Fanfare for the Common Man: My secret identity

  • Wednesday, September 4, 2013

 
I’ve been thinking lately about the problems we have with comic book super hero movies.
It’s a serious logistical problem presented to producers and directors – what do you do about the super hero’s secret identity?
In comic books the answer is simple: Hide him behind a mask.
Except for Superman, Thor and Hulk, the rest of Marvel and DC’s super heroes are hidden behind a mask – or helmet.
This favorite part of comic books for me presents a serious logistical problem for guys like Robert Downey Jr., Christian Bale and Chris Evans.
These are major stars that command face time, especially Robert Downey Jr. at $57 million to play Iron Man. Iron Man wears a helmet. Any idiot can play Iron Man once the helmet comes on – just ask Darth Vader – and while we want to see Iron Man in action, producers didn’t fork out $57 million to have Downey sitting in a sound booth doing voice overs as some third rate stunt man runs around wearing a garbage can.
Same problem existed for Christian Bale and we spent the better part of two hours seeing Bruce Wayne and NOT Batman. Or they run around a lot not entirely dressed in their super hero attire.
For me, most of the excitement involving super heroes and comics was the hero’s secret identity and the trouble he always seemed to get in keeping his identity secret. It’s the secret identity that makes the story for me.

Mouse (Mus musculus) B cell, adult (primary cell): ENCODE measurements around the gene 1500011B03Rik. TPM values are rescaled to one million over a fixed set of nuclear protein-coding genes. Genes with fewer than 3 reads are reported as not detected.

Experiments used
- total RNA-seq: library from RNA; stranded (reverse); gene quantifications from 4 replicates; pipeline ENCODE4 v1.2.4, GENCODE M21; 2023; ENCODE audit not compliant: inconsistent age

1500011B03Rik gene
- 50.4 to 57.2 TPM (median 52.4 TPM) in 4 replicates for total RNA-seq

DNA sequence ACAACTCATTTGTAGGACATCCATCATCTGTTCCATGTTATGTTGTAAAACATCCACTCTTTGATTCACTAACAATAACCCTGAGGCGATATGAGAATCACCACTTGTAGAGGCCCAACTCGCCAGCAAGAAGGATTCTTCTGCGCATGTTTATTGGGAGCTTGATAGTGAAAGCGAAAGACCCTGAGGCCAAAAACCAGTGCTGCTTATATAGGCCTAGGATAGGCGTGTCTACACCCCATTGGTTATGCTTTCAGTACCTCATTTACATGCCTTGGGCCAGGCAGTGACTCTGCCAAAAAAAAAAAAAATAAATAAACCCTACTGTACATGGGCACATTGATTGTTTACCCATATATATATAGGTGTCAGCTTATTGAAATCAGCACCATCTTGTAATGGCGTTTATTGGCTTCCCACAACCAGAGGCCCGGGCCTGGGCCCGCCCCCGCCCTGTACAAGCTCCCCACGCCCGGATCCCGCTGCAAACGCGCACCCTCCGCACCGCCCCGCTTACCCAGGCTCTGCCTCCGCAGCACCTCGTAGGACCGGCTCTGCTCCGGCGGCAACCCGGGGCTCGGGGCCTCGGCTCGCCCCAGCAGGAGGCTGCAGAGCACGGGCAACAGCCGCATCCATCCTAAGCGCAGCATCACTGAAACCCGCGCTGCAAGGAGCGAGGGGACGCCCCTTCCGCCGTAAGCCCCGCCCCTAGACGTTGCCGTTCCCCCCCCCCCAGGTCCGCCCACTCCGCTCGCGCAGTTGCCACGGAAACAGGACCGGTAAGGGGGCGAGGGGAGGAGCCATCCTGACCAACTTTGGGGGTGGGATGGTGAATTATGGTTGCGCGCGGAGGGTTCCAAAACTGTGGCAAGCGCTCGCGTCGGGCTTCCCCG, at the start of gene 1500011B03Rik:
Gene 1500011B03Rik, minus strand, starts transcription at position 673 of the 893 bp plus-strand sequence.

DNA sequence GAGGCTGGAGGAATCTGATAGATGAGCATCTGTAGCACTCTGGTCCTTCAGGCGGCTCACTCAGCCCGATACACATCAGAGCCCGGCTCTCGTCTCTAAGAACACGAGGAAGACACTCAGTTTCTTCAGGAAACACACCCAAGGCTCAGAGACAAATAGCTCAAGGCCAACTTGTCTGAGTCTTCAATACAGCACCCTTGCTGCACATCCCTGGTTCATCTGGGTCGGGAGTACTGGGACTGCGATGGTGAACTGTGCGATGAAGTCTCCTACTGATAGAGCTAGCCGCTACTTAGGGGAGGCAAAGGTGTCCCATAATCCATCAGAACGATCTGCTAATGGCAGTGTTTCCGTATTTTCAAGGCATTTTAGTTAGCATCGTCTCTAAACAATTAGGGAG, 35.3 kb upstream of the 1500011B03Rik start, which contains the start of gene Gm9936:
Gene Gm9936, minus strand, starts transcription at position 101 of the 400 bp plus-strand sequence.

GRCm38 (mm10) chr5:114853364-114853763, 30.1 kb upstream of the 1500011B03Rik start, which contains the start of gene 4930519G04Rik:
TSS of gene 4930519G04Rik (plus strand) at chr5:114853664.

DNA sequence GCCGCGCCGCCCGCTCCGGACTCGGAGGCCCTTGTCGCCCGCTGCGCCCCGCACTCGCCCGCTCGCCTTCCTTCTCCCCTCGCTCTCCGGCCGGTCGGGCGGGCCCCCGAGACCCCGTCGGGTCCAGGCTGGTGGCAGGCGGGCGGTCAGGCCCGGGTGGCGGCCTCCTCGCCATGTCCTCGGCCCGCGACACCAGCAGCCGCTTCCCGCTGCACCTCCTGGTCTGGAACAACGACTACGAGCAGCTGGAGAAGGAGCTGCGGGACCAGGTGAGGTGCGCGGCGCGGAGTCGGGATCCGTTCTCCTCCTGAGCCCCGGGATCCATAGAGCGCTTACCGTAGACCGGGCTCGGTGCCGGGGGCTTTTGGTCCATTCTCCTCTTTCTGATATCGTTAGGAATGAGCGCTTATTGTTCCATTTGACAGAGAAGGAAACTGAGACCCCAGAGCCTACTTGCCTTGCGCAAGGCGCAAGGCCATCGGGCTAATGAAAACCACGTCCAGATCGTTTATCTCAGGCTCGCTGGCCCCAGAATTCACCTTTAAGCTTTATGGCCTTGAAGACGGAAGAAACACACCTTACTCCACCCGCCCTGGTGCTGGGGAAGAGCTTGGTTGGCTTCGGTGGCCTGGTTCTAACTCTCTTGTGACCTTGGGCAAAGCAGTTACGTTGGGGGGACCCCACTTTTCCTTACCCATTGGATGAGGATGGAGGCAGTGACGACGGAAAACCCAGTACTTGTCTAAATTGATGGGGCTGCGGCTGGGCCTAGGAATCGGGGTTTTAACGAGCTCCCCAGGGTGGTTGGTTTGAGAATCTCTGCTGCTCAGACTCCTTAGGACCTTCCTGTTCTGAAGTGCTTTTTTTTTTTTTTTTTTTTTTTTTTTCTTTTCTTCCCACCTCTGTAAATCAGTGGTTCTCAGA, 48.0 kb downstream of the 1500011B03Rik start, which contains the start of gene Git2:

That said, can’t comic book writers come up with something a little more inventive in keeping one’s identity secret?
First, there’s the whole Superman/Clark Kent dilemma of late. Let me say this about that, it’s not a SECRET IDENTITY if you can’t keep it SECRET.
In the CW series Smallville, everybody in town knew Clark was Superman or would become Superman one day. Then suddenly he is Superman and slips on a pair of horn-rimmed glasses, and – oh my goodness – nobody recognizes him. The most dynamic man on the planet has suddenly become a droll, boring, weak-voiced sissy.
In Smallville everybody knew about Clark. He was the worst kept secret in town. In the movies, Lex Luthor doesn’t have the first clue about Superman’s secret identity.
Neither does Lois Lane. The super genius and the crack investigative reporter are stymied in their efforts by a pair of $4.99 Walmart glasses.
The best part of these movies is when peril becomes evident – “Great Scott! Lois is in trouble!” – and Clark takes off down the back hallway of the Daily Planet to find a remote storage closet. He pauses, does a quick look around, and jerks off the glasses, yanks the tie knot askew and ducks into the closet. Seconds later Superman emerges and he jumps out the window to fanfare music that even today inspires me to grab a bath towel and a safety pin and run around the backyard.
I remember during my first couple of weeks working at a daily newspaper. Back then we wore coats and ties to work. I’m heading to the restroom down the back hall and to my surprise I come across a closed door that says “STORAGE.”
Newspapers really do have storage closets.
Imagine that.
So I do a quick look around and utter the magic words, “Great Scott! Lois is in trouble!”
I pull off my glasses and jerk my tie knot askew.
Then I say, “This is a job for Superman,” and turn to open the storage room door.
It was locked.

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